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Publications

A list of current publications from NDSU Extension Service.

The materials on this site are organized by topic. Use the menu to browse for materials related to the listed topics. You'll find the most recent materials at the top of each list.

The educational materials listed here have been through a thorough review process and are available in hard copy from the Distribution Center unless marked otherwise. Most are free in PDF format. Some are for sale only. Click here to order NDSU Extension Service curricula and other items for sale through MarketPlace.

Latest NDSU Extension Publications

ND Dry Pea Performance Testing 2010

North Dakota Dry Pea Performance Testing 2010 - A1469-2010

Field pea fits well into small-grain rotations. The green- and yellow-seeded varieties are used for human consumption as dry split field peas. Field peas also are used as protein concentrates for livestock and pigeon feeds. In North Dakota, pea yields are similar to hard red spring wheat yields.

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ND Dry Bean Performance Testing 2010

North Dakota Dry Bean Performance Testing 2010 - A654

The agronomic data presented in this publication are from replicated research plots using experimental designs that enable the use of statistical analysis. The LSD (least significant difference) numbers beneath the columns in tables are derived from the statistical analyses and only apply to the numbers in the column in which they appear

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ND and SD Hybrid Sunflower Performance Testing 2010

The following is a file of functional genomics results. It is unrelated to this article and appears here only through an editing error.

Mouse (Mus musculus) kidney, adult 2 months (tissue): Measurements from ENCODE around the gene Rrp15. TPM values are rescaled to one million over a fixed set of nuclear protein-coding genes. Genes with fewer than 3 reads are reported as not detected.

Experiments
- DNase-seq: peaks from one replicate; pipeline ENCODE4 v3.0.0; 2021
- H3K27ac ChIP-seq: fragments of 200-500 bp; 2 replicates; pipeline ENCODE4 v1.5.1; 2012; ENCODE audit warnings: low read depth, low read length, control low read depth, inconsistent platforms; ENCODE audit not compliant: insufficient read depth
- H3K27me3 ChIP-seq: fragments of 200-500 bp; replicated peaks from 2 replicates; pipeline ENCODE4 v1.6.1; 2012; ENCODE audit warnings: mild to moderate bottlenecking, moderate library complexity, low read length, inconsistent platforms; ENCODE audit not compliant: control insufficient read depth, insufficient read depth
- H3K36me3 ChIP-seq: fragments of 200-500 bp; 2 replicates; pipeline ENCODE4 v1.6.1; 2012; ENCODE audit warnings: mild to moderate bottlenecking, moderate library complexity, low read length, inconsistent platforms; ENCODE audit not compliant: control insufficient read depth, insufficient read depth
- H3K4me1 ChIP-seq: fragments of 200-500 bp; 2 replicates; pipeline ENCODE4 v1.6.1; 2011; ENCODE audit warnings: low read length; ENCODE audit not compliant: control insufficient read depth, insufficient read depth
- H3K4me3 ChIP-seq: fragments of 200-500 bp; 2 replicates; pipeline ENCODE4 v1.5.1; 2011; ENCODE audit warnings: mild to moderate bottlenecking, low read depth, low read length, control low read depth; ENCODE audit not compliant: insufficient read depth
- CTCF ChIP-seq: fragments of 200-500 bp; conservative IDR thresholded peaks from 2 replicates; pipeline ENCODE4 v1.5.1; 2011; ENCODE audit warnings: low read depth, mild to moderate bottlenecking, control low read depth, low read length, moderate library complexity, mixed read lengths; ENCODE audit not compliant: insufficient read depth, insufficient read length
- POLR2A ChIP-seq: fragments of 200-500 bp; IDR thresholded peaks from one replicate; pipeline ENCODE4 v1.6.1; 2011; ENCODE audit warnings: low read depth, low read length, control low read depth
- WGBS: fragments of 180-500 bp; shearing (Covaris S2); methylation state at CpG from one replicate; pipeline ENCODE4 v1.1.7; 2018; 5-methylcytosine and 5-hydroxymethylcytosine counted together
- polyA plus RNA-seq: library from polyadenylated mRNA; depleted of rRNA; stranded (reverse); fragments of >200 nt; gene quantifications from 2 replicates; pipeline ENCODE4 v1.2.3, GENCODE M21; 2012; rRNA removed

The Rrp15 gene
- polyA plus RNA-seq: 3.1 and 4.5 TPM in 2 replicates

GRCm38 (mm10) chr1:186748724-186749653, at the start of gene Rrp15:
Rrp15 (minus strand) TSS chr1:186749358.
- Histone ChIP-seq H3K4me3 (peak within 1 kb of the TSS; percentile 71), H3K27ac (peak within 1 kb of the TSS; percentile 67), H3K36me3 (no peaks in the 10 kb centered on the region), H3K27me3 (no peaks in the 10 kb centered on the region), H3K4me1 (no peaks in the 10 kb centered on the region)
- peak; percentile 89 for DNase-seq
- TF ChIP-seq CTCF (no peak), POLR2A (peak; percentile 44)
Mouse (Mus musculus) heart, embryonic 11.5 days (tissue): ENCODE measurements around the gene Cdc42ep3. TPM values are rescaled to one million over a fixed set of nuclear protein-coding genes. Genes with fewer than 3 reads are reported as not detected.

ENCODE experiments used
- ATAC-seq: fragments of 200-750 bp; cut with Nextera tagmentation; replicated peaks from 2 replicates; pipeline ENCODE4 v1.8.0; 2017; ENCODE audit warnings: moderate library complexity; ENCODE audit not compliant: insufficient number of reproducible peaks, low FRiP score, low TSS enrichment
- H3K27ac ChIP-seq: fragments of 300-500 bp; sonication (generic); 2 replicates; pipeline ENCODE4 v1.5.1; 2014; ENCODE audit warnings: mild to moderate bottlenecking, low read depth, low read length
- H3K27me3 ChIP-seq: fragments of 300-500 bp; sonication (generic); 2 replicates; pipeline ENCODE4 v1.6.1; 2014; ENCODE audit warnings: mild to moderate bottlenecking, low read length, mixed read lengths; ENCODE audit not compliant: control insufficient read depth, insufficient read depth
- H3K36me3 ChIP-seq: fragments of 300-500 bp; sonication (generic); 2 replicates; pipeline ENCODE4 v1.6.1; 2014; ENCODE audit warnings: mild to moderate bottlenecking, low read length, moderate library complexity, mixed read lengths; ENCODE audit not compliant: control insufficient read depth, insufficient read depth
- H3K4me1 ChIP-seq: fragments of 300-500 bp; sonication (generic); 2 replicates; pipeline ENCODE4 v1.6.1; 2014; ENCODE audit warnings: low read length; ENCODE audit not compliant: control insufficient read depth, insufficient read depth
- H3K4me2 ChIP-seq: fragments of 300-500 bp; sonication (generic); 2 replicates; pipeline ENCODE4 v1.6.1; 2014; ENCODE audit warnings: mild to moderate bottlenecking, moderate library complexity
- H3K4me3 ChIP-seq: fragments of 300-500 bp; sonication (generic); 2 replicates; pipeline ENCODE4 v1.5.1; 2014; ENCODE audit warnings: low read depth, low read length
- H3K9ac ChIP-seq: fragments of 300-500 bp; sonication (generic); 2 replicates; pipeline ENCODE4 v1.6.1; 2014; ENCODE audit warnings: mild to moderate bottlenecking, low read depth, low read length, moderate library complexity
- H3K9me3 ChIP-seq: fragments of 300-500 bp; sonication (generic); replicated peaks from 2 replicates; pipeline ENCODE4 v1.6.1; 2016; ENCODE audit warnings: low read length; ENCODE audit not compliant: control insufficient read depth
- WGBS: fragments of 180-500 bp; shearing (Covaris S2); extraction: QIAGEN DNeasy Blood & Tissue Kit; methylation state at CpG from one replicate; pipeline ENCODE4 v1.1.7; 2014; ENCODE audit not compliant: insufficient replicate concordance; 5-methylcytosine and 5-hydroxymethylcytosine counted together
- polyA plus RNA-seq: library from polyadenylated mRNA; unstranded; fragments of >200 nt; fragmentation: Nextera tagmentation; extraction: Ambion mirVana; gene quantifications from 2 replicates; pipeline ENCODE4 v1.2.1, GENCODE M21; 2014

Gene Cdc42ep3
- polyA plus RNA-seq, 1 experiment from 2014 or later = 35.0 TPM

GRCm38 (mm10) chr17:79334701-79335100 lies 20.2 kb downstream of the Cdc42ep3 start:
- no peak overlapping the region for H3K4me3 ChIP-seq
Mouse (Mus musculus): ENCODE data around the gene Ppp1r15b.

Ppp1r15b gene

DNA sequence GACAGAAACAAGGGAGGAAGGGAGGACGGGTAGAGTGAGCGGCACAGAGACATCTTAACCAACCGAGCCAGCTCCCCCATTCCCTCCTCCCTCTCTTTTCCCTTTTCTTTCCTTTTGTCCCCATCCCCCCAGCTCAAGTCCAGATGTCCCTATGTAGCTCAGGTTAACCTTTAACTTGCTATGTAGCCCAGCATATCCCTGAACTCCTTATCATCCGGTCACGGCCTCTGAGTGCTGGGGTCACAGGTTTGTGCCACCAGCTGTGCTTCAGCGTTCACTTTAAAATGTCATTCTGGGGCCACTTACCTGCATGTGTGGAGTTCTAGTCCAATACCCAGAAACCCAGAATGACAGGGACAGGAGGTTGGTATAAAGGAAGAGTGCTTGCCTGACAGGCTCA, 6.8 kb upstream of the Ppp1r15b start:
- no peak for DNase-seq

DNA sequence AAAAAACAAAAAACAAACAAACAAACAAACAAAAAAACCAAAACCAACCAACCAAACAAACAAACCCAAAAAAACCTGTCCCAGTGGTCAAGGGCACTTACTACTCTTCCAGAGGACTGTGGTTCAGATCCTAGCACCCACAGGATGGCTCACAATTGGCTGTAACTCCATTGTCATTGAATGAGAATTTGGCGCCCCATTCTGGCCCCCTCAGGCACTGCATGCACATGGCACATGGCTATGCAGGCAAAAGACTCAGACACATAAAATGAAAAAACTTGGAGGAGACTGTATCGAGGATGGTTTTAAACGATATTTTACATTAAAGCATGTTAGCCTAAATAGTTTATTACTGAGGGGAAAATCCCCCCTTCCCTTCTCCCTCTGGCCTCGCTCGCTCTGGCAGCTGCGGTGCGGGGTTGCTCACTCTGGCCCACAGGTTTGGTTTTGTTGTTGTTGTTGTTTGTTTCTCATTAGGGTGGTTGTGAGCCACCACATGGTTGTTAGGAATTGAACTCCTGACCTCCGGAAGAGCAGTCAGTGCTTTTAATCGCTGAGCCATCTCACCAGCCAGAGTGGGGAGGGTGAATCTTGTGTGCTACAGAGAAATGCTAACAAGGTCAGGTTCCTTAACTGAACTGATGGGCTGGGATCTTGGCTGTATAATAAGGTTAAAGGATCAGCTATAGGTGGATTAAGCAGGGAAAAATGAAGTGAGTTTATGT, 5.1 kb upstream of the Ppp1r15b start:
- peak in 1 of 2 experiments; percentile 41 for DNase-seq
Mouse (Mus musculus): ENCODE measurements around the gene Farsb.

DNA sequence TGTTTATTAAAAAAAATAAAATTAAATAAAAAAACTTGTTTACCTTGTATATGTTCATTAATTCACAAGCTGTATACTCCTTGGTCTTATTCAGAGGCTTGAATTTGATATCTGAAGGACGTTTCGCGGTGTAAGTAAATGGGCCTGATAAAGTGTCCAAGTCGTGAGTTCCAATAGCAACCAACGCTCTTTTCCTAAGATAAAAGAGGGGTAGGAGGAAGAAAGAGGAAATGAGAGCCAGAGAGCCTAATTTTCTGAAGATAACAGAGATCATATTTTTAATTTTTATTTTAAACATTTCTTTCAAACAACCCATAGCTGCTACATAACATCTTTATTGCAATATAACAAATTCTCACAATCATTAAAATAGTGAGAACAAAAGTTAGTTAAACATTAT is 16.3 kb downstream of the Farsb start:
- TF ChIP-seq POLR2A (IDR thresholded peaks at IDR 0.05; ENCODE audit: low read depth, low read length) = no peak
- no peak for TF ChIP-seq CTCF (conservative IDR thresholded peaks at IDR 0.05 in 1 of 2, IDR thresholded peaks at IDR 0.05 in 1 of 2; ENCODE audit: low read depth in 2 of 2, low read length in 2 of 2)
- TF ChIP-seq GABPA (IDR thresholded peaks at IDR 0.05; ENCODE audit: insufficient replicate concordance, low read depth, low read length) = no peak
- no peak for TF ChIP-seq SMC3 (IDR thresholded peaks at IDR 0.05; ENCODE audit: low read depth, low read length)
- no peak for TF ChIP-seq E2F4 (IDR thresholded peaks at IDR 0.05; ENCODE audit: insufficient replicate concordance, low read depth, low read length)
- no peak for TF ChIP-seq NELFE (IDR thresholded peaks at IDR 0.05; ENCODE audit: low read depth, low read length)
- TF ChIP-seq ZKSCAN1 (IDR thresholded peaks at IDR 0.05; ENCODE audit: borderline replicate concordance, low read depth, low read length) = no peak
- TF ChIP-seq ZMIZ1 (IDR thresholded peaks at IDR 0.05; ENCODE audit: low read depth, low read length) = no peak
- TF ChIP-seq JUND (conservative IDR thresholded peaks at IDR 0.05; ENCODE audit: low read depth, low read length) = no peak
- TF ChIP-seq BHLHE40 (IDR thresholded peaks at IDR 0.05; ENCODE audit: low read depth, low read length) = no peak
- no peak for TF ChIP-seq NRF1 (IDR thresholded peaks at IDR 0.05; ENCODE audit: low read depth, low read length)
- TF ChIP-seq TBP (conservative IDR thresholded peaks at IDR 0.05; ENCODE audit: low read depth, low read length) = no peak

North Dakota and South Dakota Hybrid Sunflower Performance Testing 2010 - A652

In North Dakota, an estimated 862,000 acres of sunflowers were harvested in 2010. This was a decrease of 6,000 acres compared with 2009.

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ND Soybean Performance Testing 2010

North Dakota Soybean Performance Testing 2010 - A843

Soybean variety selection should be based on maturity, yield, seed quality, lodging, iron-deficiency chlorosis tolerance and disease reaction. Later-maturing varieties tend to yield more than early maturing varieties when evaluated at the same location. After determining a suitable maturity for the farm, comparing yields of varieties that are of similar maturity is important. Although late maturity increases yield potential, later-maturing cultivars are more risky to grow than earlier-maturing varieties because an early fall frost may kill a late-maturing variety before the beans have completely filled in the pods, which will reduce yield greatly.

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